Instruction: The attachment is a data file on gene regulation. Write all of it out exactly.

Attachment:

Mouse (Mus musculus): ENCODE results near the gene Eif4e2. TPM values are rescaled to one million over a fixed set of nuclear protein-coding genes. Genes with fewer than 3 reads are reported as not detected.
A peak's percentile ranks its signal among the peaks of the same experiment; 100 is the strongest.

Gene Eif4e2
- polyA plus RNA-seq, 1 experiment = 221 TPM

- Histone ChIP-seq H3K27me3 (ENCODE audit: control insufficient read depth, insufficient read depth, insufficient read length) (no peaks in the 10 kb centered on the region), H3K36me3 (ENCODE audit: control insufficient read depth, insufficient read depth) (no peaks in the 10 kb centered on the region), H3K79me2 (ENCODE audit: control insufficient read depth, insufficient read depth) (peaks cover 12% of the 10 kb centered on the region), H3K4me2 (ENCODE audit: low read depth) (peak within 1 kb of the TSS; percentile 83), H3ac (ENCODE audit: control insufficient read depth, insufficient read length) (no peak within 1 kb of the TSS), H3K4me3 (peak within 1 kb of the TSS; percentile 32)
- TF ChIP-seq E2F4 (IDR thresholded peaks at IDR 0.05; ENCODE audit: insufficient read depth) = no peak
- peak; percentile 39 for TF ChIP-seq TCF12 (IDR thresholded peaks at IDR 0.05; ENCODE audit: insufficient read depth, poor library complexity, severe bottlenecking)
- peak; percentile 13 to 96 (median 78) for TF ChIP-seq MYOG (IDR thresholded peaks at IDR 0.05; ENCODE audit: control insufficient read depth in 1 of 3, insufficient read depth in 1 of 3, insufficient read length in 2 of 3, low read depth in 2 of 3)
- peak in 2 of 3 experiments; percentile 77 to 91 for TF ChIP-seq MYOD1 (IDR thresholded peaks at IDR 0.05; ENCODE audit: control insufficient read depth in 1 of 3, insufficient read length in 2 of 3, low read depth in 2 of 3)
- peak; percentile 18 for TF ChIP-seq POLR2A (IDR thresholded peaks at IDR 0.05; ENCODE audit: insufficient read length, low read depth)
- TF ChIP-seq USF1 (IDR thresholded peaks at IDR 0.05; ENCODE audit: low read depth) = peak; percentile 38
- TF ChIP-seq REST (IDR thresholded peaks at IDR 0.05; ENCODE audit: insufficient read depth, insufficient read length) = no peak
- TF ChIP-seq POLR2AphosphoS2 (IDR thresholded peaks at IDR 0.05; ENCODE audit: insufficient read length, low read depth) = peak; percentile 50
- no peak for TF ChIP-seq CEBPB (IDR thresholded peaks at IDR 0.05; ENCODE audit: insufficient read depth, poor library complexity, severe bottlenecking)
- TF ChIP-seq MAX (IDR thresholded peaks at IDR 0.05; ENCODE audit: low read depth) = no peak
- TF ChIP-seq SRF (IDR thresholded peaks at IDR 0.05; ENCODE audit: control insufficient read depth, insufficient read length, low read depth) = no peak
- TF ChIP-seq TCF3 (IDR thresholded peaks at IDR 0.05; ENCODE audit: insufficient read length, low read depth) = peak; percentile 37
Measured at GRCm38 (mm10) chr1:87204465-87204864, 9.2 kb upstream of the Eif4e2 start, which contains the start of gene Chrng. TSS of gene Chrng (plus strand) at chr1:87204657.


Mouse (Mus musculus): ENCODE results near the gene Eif4e2. TPM values are rescaled to one million over a fixed set of nuclear protein-coding genes. Genes with fewer than 3 reads are reported as not detected.
A peak's percentile ranks its signal among the peaks of the same experiment; 100 is the strongest.

Gene Eif4e2
- polyA plus RNA-seq, 1 experiment = 221 TPM

- Histone ChIP-seq H3K27me3 (ENCODE audit: control insufficient read depth, insufficient read depth, insufficient read length) (no peaks in the 10 kb centered on the region), H3K36me3 (ENCODE audit: control insufficient read depth, insufficient read depth) (no peaks in the 10 kb centered on the region), H3K79me2 (ENCODE audit: control insufficient read depth, insufficient read depth) (peaks cover 12% of the 10 kb centered on the region), H3K4me2 (ENCODE audit: low read depth) (peak within 1 kb of the TSS; percentile 83), H3ac (ENCODE audit: control insufficient read depth, insufficient read length) (no peak within 1 kb of the TSS), H3K4me3 (peak within 1 kb of the TSS; percentile 32)
- TF ChIP-seq E2F4 (IDR thresholded peaks at IDR 0.05; ENCODE audit: insufficient read depth) = no peak
- peak; percentile 39 for TF ChIP-seq TCF12 (IDR thresholded peaks at IDR 0.05; ENCODE audit: insufficient read depth, poor library complexity, severe bottlenecking)
- peak; percentile 13 to 96 (median 78) for TF ChIP-seq MYOG (IDR thresholded peaks at IDR 0.05; ENCODE audit: control insufficient read depth in 1 of 3, insufficient read depth in 1 of 3, insufficient read length in 2 of 3, low read depth in 2 of 3)
- peak in 2 of 3 experiments; percentile 77 to 91 for TF ChIP-seq MYOD1 (IDR thresholded peaks at IDR 0.05; ENCODE audit: control insufficient read depth in 1 of 3, insufficient read length in 2 of 3, low read depth in 2 of 3)
- peak; percentile 18 for TF ChIP-seq POLR2A (IDR thresholded peaks at IDR 0.05; ENCODE audit: insufficient read length, low read depth)
- TF ChIP-seq USF1 (IDR thresholded peaks at IDR 0.05; ENCODE audit: low read depth) = peak; percentile 38
- TF ChIP-seq REST (IDR thresholded peaks at IDR 0.05; ENCODE audit: insufficient read depth, insufficient read length) = no peak
- TF ChIP-seq POLR2AphosphoS2 (IDR thresholded peaks at IDR 0.05; ENCODE audit: insufficient read length, low read depth) = peak; percentile 50
- no peak for TF ChIP-seq CEBPB (IDR thresholded peaks at IDR 0.05; ENCODE audit: insufficient read depth, poor library complexity, severe bottlenecking)
- TF ChIP-seq MAX (IDR thresholded peaks at IDR 0.05; ENCODE audit: low read depth) = no peak
- TF ChIP-seq SRF (IDR thresholded peaks at IDR 0.05; ENCODE audit: control insufficient read depth, insufficient read length, low read depth) = no peak
- TF ChIP-seq TCF3 (IDR thresholded peaks at IDR 0.05; ENCODE audit: insufficient read length, low read depth) = peak; percentile 37
Measured at GRCm38 (mm10) chr1:87204465-87204864, 9.2 kb upstream of the Eif4e2 start, which contains the start of gene Chrng. TSS of gene Chrng (plus strand) at chr1:87204657.